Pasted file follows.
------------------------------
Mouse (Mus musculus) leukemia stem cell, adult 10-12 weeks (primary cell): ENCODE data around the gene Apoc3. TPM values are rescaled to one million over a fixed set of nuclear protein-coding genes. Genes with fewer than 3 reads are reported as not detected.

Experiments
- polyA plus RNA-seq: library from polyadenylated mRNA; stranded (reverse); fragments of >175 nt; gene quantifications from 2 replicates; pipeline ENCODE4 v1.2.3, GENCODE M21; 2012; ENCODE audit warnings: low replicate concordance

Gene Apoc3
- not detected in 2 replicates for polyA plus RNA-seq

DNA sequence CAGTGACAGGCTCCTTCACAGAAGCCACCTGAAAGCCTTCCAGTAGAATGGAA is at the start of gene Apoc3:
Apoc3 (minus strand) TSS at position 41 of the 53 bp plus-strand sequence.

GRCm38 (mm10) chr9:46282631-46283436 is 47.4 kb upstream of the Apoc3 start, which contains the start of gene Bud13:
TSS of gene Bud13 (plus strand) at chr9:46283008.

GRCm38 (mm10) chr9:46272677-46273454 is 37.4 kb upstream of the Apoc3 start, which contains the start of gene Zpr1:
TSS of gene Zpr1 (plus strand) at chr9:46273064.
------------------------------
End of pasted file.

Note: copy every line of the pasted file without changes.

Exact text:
Mouse (Mus musculus) leukemia stem cell, adult 10-12 weeks (primary cell): ENCODE data around the gene Apoc3. TPM values are rescaled to one million over a fixed set of nuclear protein-coding genes. Genes with fewer than 3 reads are reported as not detected.

Experiments
- polyA plus RNA-seq: library from polyadenylated mRNA; stranded (reverse); fragments of >175 nt; gene quantifications from 2 replicates; pipeline ENCODE4 v1.2.3, GENCODE M21; 2012; ENCODE audit warnings: low replicate concordance

Gene Apoc3
- not detected in 2 replicates for polyA plus RNA-seq

DNA sequence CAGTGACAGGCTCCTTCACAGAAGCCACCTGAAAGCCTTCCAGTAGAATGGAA is at the start of gene Apoc3:
Apoc3 (minus strand) TSS at position 41 of the 53 bp plus-strand sequence.

GRCm38 (mm10) chr9:46282631-46283436 is 47.4 kb upstream of the Apoc3 start, which contains the start of gene Bud13:
TSS of gene Bud13 (plus strand) at chr9:46283008.

GRCm38 (mm10) chr9:46272677-46273454 is 37.4 kb upstream of the Apoc3 start, which contains the start of gene Zpr1:
TSS of gene Zpr1 (plus strand) at chr9:46273064.